On Thursday, the Health and Human Services Department, Department of Labor and Department of the Treasury issued a final rule on price transparency in an effort to assist Americans in knowing how much care will cost in advance and allowing the consumer to make fully informed, value-conscious decisions.
The rule requires almost all health insurance companies and self-insured plans to disclose pricing and cost-sharing information.
More than 200 million Americans with private-sector insurance will now have access to a list of real-time price information, including cost-sharing. This final rule will enable patients to know how much care will cost before treatment.
“President Trump’s actions to require full transparency on prices throughout our healthcare system may be the single most pro-patient, pro-consumer reform American healthcare has ever seen,” said HHS Secretary Alex Azar. “We want every American to be able to work with their doctor to decide on the healthcare that makes sense for them, and those conversations can’t take place in a shadowy system where prices are hidden. With more than 70 percent of the most costly healthcare services being shoppable, Americans will have vastly more control over their care, delivering on the President’s vision of better care, lower costs, and more choice.”
Hidden healthcare prices have produced a “dysfunctional system” that serves “special interests” while leaving patients “out in the cold,” according to Seema Verma, the Centers for Medicine and Medicaid Services Administrator. Price transparency puts patients in control and forces competition, Verma added.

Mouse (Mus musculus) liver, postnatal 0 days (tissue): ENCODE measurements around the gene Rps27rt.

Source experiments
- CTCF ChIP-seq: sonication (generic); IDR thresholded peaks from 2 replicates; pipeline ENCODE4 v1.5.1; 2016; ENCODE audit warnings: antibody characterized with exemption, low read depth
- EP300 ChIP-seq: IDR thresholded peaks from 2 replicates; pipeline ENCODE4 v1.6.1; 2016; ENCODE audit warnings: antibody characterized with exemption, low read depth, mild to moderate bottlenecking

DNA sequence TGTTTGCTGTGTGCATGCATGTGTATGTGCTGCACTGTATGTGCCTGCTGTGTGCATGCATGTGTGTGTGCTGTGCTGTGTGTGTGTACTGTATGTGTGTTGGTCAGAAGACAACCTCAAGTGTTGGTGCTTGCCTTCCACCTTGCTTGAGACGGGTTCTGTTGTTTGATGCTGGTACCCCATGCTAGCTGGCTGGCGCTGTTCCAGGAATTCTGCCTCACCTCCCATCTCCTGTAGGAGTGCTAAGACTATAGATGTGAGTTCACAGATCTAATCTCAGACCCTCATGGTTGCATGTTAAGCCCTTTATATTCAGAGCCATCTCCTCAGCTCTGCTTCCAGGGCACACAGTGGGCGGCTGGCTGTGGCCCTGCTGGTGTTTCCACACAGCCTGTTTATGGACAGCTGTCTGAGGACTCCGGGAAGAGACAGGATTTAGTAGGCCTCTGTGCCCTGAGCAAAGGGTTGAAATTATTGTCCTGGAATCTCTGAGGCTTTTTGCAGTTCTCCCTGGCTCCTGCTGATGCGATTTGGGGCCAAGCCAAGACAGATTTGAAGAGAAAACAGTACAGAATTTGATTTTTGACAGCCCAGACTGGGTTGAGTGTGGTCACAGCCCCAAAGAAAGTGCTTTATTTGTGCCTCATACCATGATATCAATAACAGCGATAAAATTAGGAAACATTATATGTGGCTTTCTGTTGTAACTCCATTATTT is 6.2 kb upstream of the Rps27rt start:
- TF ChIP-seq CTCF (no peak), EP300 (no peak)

“This final rule opens the way to greater openness and transparency in our healthcare system,” said U.S. Secretary of Labor Eugene Scalia. “American workers in employer-sponsored health plans will now have access to real-time, personalized cost-sharing information that empowers them to shop and compare costs between specific providers before receiving care. Today’s rule is another example of the Trump Administration improving healthcare access and options for American workers.”
Senator Chuck Grassley said upfront transparency in the cost of care is “critical information” for patients.
“Requiring all health insurance companies to provide patients with an estimate of out-of-pocket costs before they receive care and disclose their previously secret negotiated prices will provide the 200 million Americans with private health insurance some real insight into the numbers behind their bills. This new rule will help curb some of the dysfunction that has hurt patients for years. This is a critical step for a better, more pro-patient system. I also hope we can codify some of these measures through Senator Braun’s PRICE Transparency Act, which I’ve joined,” Grassley said.